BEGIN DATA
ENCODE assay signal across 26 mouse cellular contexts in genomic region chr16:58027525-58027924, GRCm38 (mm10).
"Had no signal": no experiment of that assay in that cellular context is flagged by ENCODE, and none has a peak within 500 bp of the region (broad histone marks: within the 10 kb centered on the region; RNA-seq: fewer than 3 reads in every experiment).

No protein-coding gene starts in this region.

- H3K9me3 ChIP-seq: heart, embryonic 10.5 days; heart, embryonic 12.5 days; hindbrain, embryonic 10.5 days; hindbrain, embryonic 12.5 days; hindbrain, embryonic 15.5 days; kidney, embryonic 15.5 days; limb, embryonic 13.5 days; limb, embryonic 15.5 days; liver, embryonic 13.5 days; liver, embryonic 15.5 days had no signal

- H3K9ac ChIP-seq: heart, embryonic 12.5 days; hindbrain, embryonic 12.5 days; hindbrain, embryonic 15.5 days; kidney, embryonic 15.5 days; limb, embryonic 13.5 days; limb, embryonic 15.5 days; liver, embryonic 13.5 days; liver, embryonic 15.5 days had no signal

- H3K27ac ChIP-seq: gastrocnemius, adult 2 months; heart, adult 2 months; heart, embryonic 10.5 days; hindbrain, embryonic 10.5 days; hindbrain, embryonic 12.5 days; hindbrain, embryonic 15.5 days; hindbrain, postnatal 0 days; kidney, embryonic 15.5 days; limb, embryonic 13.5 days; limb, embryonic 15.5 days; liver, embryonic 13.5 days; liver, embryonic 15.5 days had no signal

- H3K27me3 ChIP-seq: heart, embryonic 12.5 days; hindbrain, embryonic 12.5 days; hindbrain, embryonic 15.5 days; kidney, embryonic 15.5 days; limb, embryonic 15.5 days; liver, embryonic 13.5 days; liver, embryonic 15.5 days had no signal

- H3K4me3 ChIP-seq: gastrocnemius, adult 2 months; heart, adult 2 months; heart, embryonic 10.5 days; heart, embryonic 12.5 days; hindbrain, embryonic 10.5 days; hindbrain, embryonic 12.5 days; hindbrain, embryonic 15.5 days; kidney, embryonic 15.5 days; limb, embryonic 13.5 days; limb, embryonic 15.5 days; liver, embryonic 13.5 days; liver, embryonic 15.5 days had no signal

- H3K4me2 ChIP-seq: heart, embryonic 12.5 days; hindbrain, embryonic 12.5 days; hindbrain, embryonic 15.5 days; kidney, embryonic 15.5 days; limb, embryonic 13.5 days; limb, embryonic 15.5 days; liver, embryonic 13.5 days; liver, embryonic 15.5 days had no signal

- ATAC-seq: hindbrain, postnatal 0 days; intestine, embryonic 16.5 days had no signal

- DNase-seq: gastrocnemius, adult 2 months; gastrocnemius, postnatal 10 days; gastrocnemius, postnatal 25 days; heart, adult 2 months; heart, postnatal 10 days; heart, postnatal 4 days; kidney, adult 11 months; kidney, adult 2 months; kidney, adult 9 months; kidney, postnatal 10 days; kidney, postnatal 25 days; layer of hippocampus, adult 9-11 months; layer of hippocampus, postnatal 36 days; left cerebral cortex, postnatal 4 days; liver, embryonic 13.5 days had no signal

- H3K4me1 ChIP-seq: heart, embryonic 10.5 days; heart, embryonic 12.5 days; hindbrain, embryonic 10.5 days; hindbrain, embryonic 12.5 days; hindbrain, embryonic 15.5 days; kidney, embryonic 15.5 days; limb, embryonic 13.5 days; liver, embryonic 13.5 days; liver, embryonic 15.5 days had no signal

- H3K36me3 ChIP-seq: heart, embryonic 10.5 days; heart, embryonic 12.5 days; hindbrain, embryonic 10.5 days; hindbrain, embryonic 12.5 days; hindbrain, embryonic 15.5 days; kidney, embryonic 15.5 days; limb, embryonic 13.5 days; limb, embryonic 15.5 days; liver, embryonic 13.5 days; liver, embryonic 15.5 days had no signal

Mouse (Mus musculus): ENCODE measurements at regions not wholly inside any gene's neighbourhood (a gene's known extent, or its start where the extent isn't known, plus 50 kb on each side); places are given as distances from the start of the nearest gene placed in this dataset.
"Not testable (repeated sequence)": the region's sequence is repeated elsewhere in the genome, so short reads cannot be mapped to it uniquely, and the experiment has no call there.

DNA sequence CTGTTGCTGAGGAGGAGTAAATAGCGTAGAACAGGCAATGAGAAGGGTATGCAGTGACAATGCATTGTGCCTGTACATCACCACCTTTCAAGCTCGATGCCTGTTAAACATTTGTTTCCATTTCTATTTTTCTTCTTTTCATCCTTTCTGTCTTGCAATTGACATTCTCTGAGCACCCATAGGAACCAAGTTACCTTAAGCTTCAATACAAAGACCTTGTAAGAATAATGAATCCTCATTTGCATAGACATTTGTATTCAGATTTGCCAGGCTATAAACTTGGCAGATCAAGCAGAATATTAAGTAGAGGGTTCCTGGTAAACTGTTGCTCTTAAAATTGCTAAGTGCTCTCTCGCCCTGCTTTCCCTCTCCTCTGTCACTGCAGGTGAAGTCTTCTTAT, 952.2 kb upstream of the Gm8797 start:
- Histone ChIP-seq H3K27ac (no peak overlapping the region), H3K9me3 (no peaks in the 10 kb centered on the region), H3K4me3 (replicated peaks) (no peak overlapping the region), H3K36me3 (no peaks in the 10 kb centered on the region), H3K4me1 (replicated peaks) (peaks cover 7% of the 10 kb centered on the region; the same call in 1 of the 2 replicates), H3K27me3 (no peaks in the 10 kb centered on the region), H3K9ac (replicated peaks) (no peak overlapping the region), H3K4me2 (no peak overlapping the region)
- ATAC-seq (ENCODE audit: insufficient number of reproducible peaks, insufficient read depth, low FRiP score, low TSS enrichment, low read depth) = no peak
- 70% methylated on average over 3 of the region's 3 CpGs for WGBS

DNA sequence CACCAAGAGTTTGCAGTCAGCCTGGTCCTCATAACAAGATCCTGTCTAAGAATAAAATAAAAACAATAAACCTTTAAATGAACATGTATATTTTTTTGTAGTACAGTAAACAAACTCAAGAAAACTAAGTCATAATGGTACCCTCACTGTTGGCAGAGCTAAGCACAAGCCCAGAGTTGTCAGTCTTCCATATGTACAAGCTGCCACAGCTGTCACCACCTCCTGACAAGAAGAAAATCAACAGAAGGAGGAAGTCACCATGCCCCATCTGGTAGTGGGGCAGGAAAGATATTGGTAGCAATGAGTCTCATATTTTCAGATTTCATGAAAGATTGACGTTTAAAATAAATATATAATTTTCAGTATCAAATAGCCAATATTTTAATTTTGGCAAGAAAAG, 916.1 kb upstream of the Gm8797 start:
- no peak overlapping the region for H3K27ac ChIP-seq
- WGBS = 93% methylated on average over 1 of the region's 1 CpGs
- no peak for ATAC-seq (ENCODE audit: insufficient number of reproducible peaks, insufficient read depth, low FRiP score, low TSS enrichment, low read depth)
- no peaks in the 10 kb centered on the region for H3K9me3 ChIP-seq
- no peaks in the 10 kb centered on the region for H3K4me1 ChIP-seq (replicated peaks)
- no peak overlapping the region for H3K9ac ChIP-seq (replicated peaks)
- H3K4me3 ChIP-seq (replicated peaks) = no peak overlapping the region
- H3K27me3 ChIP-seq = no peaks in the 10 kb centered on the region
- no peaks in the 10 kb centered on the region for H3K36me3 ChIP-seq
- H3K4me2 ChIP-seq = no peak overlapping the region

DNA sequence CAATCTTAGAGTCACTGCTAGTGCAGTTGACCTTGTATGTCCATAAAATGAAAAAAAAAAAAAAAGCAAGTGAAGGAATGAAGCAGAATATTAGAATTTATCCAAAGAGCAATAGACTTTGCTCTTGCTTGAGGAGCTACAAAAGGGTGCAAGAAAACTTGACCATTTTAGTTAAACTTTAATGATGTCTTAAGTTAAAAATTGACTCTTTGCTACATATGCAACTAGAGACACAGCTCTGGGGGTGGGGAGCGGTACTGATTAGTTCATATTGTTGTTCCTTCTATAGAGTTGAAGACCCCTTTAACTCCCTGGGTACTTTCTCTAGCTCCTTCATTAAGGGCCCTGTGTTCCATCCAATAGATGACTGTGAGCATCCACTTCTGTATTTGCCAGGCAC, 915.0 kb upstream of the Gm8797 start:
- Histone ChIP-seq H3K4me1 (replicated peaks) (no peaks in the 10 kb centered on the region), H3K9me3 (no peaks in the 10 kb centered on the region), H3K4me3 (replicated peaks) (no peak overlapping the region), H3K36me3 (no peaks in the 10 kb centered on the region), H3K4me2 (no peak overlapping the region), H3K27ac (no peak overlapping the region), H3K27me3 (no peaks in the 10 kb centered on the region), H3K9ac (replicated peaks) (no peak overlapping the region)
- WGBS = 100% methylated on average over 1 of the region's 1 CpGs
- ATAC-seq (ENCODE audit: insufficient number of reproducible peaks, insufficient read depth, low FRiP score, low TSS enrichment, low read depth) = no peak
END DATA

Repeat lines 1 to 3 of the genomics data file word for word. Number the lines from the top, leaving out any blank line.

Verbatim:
ENCODE assay signal across 26 mouse cellular contexts in genomic region chr16:58027525-58027924, GRCm38 (mm10).
"Had no signal": no experiment of that assay in that cellular context is flagged by ENCODE, and none has a peak within 500 bp of the region (broad histone marks: within the 10 kb centered on the region; RNA-seq: fewer than 3 reads in every experiment).

No protein-coding gene starts in this region.